Mason: We have a design futures training at Institute for the Future. It’s this blend of designers and futures together. The futures contribution is vision creation, but the design contribution is the experience creation, tactile objects, and getting people to pre-experience the future to gain insight. That takes action and answering questions like: How can you embody what might be? How can you put yourself in the place of the user, the community, the organization? How may they react and what might be valuable for them?
Sethna: How does technology overlap with your work?
Mason: Technologies can be destructive. It might be the actual technology itself, or it might be the way that people are using it. One of my favorite signals that I’ve been sharing lately is the MIT Media Lab’s work in hacking dreams with software. There are interesting things that could come about, and very troubling things as well. In this case, there’s correlation and anecdotal evidence that it could be a mental health treatment addressing schizophrenia and bipolar disorder.
But, there’s obviously creepy implications. Is this going to be the newest front of advertising? Is this going to be the way I’m brainwashed? Could this be unethical? If this were to make it to market, how might people discover new ways of using it? How might it change our social interactions? How might it change the way we think about sleep? Technology sparks a lot of questions.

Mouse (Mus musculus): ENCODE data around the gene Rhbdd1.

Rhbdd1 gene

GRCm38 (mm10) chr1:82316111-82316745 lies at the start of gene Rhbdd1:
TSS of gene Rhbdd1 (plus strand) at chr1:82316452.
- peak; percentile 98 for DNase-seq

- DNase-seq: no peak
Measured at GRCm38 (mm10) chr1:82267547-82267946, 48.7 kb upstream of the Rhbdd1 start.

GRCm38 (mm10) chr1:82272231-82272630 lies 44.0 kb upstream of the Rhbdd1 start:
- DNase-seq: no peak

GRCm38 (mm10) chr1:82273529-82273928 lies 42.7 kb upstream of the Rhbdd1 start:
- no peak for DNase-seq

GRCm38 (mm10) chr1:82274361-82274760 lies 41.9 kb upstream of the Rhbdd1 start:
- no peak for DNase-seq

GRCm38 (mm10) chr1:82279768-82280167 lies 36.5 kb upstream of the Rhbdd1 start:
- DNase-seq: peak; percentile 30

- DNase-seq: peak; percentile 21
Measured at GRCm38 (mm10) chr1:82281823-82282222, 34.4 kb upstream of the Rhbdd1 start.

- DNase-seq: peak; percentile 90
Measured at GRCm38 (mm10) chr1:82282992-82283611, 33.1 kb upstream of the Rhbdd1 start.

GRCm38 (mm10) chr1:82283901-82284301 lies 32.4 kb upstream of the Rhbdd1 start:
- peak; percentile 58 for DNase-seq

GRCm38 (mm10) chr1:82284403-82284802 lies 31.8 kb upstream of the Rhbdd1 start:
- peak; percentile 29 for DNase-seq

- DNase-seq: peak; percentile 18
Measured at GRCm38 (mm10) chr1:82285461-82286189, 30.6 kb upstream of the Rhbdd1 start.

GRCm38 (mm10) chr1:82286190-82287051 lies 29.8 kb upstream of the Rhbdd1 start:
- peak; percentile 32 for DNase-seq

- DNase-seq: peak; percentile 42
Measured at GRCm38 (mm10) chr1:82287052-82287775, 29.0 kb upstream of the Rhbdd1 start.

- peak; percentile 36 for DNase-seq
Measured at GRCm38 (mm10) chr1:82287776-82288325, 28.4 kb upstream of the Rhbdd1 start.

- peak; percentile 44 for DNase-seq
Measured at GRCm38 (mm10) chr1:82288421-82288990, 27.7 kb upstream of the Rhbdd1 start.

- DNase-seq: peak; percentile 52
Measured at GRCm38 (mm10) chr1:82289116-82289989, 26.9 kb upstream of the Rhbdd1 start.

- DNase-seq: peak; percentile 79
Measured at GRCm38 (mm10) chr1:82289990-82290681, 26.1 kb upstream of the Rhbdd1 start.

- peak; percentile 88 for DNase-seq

Sethna: Has the pandemic impacted your futurism work?
Mason: It definitely has. It’s harder to have initial research conversations and dialogue that results in broader creativity because you’re not with people in the room. There’s not as much crosstalk. There’s more one-on-one or two-on-one conversations. When we have smaller workshops, it’s actually been better in a bizarre way. People get to see work in ways that they wouldn’t have been able to see before because they might’ve been at tables separately and not been part of the conversation.
Using tools like Miro to visualize and understand what the room is thinking is great because you are able to share a lot more about what you’re thinking. It also affords more opportunity for participation for folks who aren’t as extroverted, who aren’t just going to speak up. They now have time to think and prepare and write their responses. In that sense, it’s actually been more positive. But of course, this is all in the context of everyone being in “hair on fire” territory.
Sethna: You help people prepare for a future that they inherently see is unpredictable. Are organizations more excited or apprehensive about this type of work?
Mason: The short answer is both. Now that we’re a year into the pandemic, we’re definitely seeing a solid swing toward people saying that they really need to be thinking about the future. Sometimes it’s hard to think about the future when you’re under duress, though. I definitely experience it as a practitioner, both in personal life and work life. It’s like, “Oh, it’s really hard to explore and write and imagine when everything feels depressing.” It’s a natural human response to either be paralyzed or be galvanized by the unpredictable future.